By Joshua Nord – @nordjoshua (photo credit-Getty images)
The off-season is in full swing, teams have already made trades, signings and perhaps the biggest thus far, is our rival landing Seattle Ace James Paxton. Thats a great pickup for them, but the Sox still have the advantage of having a well rounded, World Series winning team.
Except for the newly vacant closer role that is.
Kimbrel is gone, after giving us three years of work which often had us either happy or worried depending on the day. Who will take over? There are three solid options. First is to re-sign Kimbrel, paying a huge contract to a reliever who despite not blowing a save, was far from lock down in the postseason. Option two is to promote one of our own. Barnes, Brasier, or Kelly if he returns. To that I say, good lord no. Remember in three years we still haven’t figured out a setup man. Why add another inning to the merry go round of potential meltdowns? This leaves us with the remaining option: Pin point a free agent closer on the market and sign him. Here are four potential pitchers for this role.
The right handed reliever is only twenty eight years old, and enters free agency after a dismal second half. Starting 2018 with the Royals he pitched to a 1.05 ERA and 0.82 WHIP before being traded to the Nationals. Once arriving in the Nation’s capital, things started going south in a hurry. His ERA ballooned up to 4.34, and his WHIP to 1.71. The reason for this is a shoulder injury that then turned into ligament tear in his foot. Ending his season.
Now these injuries are obviously impactful to what a contract could look like. He shouldn’t be considered as an immediate long term solution as the closer, and possibly limited to a one year contract until proven healthy.
Herrera could be ready for opening day just as easily as he could miss time if he isn’t able to rehab correctly. This all does play to our favor though as his value is going to be lowest out of any other available option. These issues might appear risky to some, but his low cost should make him the number one target as Kimbrel’s replacement.
The thirty three year old former Yankee will be representing himself this offseason, as he seeks a new team following another productive season after serving as a cornerstone in the Yankees bullpen.
Robertson has had an impressive career. Red Sox fans know him well from his time on the other side of the rivalry. In 2017/2018 he wasn’t primarily the closer, as that role was held by Aroldis Chapman. When Robertson did make a few ninth inning appearances, it was met with mixed results.
Still the free agent reliever suggested he would favor teams closer to his Rhode Island home, so that should be a tip off to the Red Sox to at least kick the tires on that potential option.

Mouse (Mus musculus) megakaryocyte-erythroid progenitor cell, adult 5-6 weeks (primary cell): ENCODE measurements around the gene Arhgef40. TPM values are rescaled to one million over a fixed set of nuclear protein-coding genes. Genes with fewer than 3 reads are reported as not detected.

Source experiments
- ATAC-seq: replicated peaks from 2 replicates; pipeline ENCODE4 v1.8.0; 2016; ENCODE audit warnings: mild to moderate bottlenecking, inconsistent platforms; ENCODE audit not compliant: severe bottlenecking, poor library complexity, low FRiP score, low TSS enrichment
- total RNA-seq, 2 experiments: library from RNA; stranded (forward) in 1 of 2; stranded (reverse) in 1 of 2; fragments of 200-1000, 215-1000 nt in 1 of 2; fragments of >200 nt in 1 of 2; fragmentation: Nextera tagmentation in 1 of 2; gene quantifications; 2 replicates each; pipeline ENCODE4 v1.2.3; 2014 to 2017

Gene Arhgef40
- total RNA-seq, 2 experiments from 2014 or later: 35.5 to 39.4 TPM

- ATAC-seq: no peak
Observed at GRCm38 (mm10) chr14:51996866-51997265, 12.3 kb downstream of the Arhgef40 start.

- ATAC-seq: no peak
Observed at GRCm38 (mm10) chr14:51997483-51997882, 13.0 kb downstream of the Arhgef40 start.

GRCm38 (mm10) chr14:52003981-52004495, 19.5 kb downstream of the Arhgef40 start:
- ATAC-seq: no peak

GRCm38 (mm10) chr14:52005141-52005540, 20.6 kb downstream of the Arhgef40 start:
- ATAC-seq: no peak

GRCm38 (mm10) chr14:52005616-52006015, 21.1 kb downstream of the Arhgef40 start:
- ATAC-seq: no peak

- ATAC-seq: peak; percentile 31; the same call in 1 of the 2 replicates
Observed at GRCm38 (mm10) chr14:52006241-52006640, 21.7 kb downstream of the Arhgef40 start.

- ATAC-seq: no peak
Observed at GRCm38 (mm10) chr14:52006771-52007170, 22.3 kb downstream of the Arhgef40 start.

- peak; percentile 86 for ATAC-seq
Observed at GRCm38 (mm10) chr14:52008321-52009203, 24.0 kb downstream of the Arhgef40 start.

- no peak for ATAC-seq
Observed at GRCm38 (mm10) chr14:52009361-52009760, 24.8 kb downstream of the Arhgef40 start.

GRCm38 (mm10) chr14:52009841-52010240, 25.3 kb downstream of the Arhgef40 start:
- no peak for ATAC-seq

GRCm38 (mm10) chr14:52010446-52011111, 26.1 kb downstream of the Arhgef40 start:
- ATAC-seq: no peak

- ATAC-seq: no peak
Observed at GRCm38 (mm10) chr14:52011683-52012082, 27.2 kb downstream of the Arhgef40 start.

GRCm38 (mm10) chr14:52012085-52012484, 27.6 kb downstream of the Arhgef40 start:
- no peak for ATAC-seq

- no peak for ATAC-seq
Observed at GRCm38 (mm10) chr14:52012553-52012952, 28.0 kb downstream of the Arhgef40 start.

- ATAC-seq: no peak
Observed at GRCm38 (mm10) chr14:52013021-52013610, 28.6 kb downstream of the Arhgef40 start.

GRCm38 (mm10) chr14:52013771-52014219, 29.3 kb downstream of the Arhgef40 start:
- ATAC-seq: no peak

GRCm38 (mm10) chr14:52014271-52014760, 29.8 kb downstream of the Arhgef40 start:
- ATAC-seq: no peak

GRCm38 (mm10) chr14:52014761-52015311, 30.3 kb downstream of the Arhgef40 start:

Robertson might be my least favorite on this list, but he’s absolutely viable for any big market team seeking a closer. I would have confidence seeing him play a key part out of the Boston bullpen.
It’s time to come back home to the AL East for this veteran stud. Spending time with Boston, Baltimore, and eventually New York, Miller was eventually traded to Cleveland where he was truly dominant for 2016-2017. Unfortunately that dominance is behind him as he took a step back for much of 2018 due to multiple stints on the disabled list, and was not quite as effective as many expected.
For a reliever whose value was sky high just a few months ago, he limps into free agency seeking a new home for his fourteenth season. Still though, behind those injuries is a slider that’s one of the game’s best. Miller hasn’t served as a closer since 2015 with the Yankees. Francona prefered to use Miller as a high leverage reliever whenever it was necessary. Rest assured he still has the experience both in either role, as well as pitching at Fenway.
You have never heard of him, and that’s fine. What you presently need to know is that this guy is the youngest out of the bunch. Meaning that there’s more reason to pursue if Boston plans on trying to keep some semblance of a core together beyond after this supposed window shuts.
The Red Sox actually have a history with Kikuchi. They met with him back in 2009 when he was considering skipping the Japanese league altogether to play baseball in the U.S., immediately after high school. He opted to stick around his home country, and despite some injuries has proven to be an extremely effective pitcher.
That isn’t to say the Japanese lefty isn’t without faults. He is a two-pitch pitcher with a fastball that sits in the low-low nineties. Something that hasn’t common for a dominant MLB reliever about a decade. Except for possibly Koji Uehara.
Kikuchi’s injury history could still be a deterrent, as well as the Posting system Japan has for getting players to the U.S. might make him the most expensive of the above listed free agent.
He would also convert from starter to reliever, play in a completely different country, and be asked perform effectively in one of baseball’s toughest markets. On top of that being expected to perform a key role in one of the biggest rivalries in American sports.
If Kikuchi was looking for a challenge, I don’t think believe he will find a bigger one. This player is entirely a wildcard, but it’s best to keep every possible option available as we look to see who will take the mound in the ninth in 2019. Whatever they decide, I don’t expect it will be a disaster.
I just hope they can get the most value for the least money spent.
ICYMI: BENNY & THE BETTS PODCAST EP 105
YANKEES TRADING SANCHEZ? KLUBER TO METS OR DODGERS? WHERE DOES GOLDSCHMIDT LAND?
**Audio issues between minutes 43-48 only***
Also avail on #itunes #spotify #stitcher